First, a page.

I'm not a mathematician (and I'm not a native speaker either) so I apologize if some of the things I'm saying are inaccurate or incorrect.

I'll try to be as intuitive as possible. Suppose I have a sheaf of parallel straight lines. If I understood it correctly, the union of those generates a surface. However, there is a difference between the sheaf of lines themselves and the surface, right? For example, take a straight line that is conplanar to the ones of the sheaf mentioned above but has a different slope. This line would not belong to the sheaf but still "belong" to the surface generated by the union of the lines of the sheaf, am I right? I'd just like to know if what I've said so far makes sense.

Additionally, say I have a non-convex and continuous function F and I want to define the set of all the functions G obtained as the horizontal shifting of F in a given interval [a, b]. How can I do that? Does what I've said about the sheaf of straight lines also hold for the set of functions mentioned here (i.e. there is a difference between the set and the surface I can generate from the "union of the functions")? Thank you very much!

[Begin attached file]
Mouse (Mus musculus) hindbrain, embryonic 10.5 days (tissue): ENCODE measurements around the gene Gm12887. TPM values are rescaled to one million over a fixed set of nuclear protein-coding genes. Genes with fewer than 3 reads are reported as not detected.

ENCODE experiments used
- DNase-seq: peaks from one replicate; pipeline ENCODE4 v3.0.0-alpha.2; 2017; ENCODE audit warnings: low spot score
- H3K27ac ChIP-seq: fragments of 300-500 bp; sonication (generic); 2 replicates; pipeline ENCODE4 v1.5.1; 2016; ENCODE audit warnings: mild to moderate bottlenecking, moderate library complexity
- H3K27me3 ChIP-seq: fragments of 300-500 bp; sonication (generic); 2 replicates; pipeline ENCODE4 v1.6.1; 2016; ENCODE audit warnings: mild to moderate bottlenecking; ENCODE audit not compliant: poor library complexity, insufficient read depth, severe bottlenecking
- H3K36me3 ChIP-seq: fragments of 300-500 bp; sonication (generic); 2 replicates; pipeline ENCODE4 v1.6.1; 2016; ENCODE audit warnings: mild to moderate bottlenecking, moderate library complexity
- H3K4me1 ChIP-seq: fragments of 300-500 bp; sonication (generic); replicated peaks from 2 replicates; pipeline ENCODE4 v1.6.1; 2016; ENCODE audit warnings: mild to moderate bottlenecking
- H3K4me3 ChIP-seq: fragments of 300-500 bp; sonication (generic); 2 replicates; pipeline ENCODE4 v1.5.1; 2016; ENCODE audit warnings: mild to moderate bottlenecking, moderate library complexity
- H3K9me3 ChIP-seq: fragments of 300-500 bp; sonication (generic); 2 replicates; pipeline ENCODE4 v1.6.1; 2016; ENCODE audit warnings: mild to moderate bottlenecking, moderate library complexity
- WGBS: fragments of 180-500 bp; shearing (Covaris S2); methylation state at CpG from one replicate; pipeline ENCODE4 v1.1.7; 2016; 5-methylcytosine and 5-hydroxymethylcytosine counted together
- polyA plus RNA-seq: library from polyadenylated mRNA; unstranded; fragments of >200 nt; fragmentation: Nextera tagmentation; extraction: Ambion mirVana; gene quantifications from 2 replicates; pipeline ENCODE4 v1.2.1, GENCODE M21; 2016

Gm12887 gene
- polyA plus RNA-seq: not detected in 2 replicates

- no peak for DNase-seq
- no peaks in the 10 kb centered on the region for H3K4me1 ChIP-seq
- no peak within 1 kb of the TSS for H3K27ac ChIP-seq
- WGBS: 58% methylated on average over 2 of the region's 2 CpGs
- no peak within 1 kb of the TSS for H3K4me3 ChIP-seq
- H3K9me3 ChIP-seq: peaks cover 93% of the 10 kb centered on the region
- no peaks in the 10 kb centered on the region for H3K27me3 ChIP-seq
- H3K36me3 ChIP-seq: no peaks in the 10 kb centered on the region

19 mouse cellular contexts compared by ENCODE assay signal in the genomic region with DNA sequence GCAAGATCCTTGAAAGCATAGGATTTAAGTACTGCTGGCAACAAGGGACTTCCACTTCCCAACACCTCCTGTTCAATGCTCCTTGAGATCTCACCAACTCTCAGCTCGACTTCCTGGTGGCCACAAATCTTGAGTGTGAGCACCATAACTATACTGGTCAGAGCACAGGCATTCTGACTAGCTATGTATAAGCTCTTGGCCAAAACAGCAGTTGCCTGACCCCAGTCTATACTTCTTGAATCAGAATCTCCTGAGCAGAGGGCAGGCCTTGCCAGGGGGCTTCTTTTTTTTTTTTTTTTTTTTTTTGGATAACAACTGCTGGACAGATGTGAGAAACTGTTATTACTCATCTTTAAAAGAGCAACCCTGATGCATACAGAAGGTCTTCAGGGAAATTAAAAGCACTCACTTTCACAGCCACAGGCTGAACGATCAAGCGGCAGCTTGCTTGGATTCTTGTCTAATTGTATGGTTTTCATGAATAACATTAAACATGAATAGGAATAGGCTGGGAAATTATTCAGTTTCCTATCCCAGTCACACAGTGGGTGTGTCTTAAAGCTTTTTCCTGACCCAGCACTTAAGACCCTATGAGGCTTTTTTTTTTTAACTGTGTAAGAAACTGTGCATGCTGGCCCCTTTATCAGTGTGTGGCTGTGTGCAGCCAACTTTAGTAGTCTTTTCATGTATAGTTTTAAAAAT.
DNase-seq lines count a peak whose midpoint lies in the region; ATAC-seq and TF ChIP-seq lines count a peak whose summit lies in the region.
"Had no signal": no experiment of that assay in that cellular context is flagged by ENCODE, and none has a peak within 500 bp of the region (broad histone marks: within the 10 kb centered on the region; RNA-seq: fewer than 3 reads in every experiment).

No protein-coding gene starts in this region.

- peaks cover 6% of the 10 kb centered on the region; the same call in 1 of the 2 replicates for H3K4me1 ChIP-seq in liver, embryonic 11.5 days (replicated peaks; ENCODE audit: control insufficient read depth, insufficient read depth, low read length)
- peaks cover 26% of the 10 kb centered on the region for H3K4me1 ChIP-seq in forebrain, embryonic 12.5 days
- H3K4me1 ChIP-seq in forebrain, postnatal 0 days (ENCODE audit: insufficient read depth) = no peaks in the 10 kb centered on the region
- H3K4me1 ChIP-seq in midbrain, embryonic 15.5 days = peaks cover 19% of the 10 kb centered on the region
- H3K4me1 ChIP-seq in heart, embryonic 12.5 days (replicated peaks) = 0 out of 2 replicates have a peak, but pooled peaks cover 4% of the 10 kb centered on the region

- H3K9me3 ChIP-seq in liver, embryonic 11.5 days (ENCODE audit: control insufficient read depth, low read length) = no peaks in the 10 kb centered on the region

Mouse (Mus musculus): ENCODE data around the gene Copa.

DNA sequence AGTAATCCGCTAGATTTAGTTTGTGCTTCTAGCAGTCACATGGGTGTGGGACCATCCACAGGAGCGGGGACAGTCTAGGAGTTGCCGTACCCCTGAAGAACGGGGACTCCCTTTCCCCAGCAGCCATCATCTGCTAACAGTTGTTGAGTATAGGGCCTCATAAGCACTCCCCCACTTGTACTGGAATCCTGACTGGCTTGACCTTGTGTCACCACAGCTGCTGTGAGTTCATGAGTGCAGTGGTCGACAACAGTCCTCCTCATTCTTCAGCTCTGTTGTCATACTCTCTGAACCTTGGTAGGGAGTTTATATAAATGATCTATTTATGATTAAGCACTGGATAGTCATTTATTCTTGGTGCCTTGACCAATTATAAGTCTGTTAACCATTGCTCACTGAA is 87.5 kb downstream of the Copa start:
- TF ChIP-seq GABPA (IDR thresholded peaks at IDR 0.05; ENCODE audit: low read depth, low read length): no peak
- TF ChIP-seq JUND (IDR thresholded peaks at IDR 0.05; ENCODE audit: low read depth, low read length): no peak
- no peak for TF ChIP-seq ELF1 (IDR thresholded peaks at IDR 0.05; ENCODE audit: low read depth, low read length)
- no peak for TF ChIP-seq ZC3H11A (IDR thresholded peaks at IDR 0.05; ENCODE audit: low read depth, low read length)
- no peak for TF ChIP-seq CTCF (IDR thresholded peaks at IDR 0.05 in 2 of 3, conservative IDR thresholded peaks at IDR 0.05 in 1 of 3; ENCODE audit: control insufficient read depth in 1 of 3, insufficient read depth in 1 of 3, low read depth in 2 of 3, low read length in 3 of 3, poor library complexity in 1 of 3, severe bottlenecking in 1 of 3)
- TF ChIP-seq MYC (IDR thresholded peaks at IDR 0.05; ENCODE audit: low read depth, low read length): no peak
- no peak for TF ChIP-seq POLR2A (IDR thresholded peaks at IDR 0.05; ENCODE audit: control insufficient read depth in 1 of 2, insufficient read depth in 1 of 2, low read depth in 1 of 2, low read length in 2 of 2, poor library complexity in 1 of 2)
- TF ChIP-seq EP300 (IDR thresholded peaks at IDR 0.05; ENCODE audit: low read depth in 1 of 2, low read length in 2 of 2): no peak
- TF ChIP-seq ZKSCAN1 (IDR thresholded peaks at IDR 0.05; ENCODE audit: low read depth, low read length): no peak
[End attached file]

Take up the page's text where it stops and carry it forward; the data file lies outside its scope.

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  • $\begingroup$ Could you please define what you mean by a "sheaf of lines"? The mathematical meaning of "sheaf" that I am most familiar with does appear to be what you are talking about. $\endgroup$ – Paul Sinclair Mar 24 '18 at 2:16
  • $\begingroup$ Oh I'm sorry. The set of all the straight lines with a given slope. An example would be y=x+k $\endgroup$ – Sith Mar 24 '18 at 14:22
  • $\begingroup$ The union of all straight lines with a given slope is all of space (whichever dimension of space you are working in). It is not a surface. $\endgroup$ – Paul Sinclair Mar 24 '18 at 14:29
  • $\begingroup$ Okay, still, the set of those straight lines and the space would not be the same unless do the union, right? $\endgroup$ – Sith Mar 24 '18 at 16:29
  • $\begingroup$ Techniqually, no. The set of lines is a set of sets of points, while space is a set of points. However, in geometry, one tends to ignore such fine points of set theory. $\endgroup$ – Paul Sinclair Mar 25 '18 at 4:48

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